Of Special Interest
- Financial wellness affects half of peoples’ mental or physical health, finds report
- Study finds traditional financial institutions embrace Fintech disruption
- Grass is greener for environmentally friendly businesses, finds Barclays
- Prospective homeowners would consider a 40-year mortgage to escape renting, finds Santander
- Millennials’ needs are changing the face of banking industry, says new report
- FS is putting consumer data at risk by failing to protect mobile apps, says Arxan
- A lack of belief in their ability holds 28% women back in work, says Cambridge & Counties
- ‘Which?’ reveals Scotland has lost over a third of its bank branches in eight years
- Next downturn unlikely to be as bad as 2008, according to S&P
- FCA reveals findings from first cryptoassets consumer research
- US consumers favour single mobile app for banking and payments
- Banks suffering major IT shutdowns every day, ‘Which?’ reveals
- The US will be a key offshore centre in 2019, says GlobalData
- Debit industry changes markedly in 10 years of the Debit Issuer Study
- UK's ‘Big Five’ face ‘too big to compete’ as small challengers secure stellar returns
- Banks as vulnerable now as before crash, says new study
- Leverage ratio a constant conundrum for European and US banks, says SNL
2nd March 2012
No payout on Greek CDS - official - challenge possible
The International Swaps and Derivatives Association EMEA Determinations Committee voted unanimously that no credit event had occurred in relation to Greek government bonds. The effect is that those organisations prudent enough to hedge their Greek bonds with Credit Default Swaps will not be paid out.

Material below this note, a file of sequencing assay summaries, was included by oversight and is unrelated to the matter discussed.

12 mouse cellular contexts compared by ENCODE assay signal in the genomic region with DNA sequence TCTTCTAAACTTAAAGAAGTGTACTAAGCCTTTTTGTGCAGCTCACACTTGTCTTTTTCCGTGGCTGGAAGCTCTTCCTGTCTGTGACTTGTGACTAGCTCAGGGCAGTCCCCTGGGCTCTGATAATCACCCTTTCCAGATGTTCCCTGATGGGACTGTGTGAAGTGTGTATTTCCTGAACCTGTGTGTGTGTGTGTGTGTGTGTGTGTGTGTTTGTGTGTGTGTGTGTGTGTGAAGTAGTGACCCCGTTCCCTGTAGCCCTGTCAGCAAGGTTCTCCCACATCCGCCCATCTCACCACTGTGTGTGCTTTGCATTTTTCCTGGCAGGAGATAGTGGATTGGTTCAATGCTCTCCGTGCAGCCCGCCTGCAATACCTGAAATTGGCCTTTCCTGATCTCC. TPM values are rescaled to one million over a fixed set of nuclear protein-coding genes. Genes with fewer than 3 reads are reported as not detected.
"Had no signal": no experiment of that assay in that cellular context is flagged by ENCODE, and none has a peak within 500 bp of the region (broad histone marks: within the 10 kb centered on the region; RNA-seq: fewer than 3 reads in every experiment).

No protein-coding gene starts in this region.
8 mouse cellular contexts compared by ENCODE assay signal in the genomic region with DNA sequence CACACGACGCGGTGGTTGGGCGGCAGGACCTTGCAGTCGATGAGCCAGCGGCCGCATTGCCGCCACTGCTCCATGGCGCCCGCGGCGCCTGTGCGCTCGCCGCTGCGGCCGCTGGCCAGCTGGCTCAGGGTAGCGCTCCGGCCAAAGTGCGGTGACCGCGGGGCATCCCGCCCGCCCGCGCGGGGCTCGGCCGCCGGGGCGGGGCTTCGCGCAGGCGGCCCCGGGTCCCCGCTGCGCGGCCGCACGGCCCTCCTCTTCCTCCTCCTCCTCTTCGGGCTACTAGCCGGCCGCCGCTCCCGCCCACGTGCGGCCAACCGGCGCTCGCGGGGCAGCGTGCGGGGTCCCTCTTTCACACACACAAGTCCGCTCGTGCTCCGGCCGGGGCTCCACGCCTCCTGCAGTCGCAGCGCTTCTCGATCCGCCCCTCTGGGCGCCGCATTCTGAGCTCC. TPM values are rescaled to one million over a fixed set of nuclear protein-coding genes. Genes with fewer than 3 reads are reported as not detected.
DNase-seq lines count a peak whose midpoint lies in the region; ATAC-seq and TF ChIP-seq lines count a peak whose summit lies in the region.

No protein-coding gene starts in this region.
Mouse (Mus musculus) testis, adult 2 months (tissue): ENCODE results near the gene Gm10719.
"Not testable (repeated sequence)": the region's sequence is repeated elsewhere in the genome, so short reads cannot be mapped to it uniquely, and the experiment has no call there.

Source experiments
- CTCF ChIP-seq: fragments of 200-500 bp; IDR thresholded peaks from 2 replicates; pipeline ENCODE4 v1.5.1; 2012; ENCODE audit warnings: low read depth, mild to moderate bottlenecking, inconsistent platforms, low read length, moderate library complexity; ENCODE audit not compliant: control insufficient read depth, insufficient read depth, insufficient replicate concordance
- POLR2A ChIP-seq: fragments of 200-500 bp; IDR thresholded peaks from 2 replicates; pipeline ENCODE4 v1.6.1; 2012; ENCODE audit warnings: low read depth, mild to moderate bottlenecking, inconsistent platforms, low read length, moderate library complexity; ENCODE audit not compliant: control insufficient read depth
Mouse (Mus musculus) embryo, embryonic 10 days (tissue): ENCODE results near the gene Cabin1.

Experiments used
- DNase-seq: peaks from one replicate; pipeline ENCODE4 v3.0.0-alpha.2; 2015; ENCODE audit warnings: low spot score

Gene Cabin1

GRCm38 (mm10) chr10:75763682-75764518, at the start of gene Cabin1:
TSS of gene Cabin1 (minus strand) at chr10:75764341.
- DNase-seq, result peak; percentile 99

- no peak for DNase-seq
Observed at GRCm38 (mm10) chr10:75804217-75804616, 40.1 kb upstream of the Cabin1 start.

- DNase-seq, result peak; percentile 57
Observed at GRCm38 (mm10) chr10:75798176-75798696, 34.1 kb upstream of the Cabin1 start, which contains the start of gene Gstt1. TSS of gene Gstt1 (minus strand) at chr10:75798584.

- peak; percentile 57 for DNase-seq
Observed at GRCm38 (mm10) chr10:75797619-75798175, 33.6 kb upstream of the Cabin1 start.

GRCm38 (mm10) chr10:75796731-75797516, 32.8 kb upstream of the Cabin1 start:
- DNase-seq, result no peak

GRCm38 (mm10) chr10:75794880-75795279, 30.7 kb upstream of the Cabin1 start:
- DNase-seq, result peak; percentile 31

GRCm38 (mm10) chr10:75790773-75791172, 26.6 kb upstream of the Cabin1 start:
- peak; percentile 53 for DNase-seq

There is absolutely no surprise by anyone by the decision. Core to the Eurozone member countries bailout of Greece was the determination to avoid a credit event because no one is sure how this could be managed exactly.
The matter can be referred back to the committee under certain circumstances. Whilst the Eurozone countries can lean on their own banks to accept the so-called voluntary writedown of Greek debt there are other holders of Greek debt less pliable. In particular there is the possibility of a claim for a 'restructuring credit event'. This is defined as an event where "a reduction in the amount of principal or premium payable at maturity or at scheduled redemption dates" occurs. The distinction claimed to date is that the reduction has been a voluntary one and therefore does not fall into this category. Renegades may claim it was not voluntary at all. CDS rules vary as to the level of part payment that would stop their need to pay out.